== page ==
Published online by Cambridge University Press: 03 November 2009
The cahiers de doléances, or lists of grievances, drafted in the towns and villages of France during the spring of 1789, have attracted a great deal of attention from historians, unlike the elections to the Estates General which accompanied them. Yet these elections were of great moment, not only because they mobilised the French people in an unprecedented fashion and created the first generation of revolutionary leaders, but also on account of their legacy to the electoral practice and procedure of the Revolution itself. This has rarely been recognised, since the last Estates General met for only two months before it was transformed into a National Assembly and consigned to the past. Contemporaries were naturally loath to acknowledge any influence of the old régime upon the new and sedulously cultivated the myth of the Revolution as a fresh start. In fact, there was a strong electoral tradition to draw upon for, even during the age of absolutism, elections had persisted at the local, if not central level. A careful study of the poll of 1789 helps to demonstrate the extent to which, in the words of François Furet, ‘the ancien régime influenced the Revolution via the Estates General’.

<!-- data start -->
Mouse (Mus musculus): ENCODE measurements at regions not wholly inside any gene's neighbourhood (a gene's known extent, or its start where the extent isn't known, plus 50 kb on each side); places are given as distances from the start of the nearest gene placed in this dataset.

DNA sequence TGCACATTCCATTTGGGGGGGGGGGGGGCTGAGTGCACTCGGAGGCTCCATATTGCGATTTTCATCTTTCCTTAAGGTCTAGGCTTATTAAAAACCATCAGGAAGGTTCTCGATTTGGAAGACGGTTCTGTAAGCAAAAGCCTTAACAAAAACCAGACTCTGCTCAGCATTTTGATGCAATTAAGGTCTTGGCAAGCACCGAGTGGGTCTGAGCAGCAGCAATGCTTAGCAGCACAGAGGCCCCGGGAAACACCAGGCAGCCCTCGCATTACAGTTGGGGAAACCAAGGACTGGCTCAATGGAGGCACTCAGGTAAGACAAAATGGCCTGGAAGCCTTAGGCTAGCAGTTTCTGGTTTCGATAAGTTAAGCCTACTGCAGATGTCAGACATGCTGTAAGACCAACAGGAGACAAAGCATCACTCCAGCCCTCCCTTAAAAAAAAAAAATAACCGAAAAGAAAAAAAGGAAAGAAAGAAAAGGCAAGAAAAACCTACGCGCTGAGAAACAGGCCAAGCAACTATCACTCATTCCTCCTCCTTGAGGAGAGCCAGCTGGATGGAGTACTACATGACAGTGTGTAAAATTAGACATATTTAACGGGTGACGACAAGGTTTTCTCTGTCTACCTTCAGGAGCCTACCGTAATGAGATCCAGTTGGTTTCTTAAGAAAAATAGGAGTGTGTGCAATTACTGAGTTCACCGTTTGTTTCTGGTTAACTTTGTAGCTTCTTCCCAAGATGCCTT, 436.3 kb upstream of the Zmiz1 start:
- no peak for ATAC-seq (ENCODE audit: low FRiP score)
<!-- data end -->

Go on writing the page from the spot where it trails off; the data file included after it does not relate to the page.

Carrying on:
In the first place, the franchise for the final Estates General provoked disagreements which anticipated the famous suffrage debate of succeeding years. The three orders might continue to meet separately, in time-honoured fashion, but all tax-payers were given the vote. Many of them used it, though there were considerable variations in turnout from one community to another.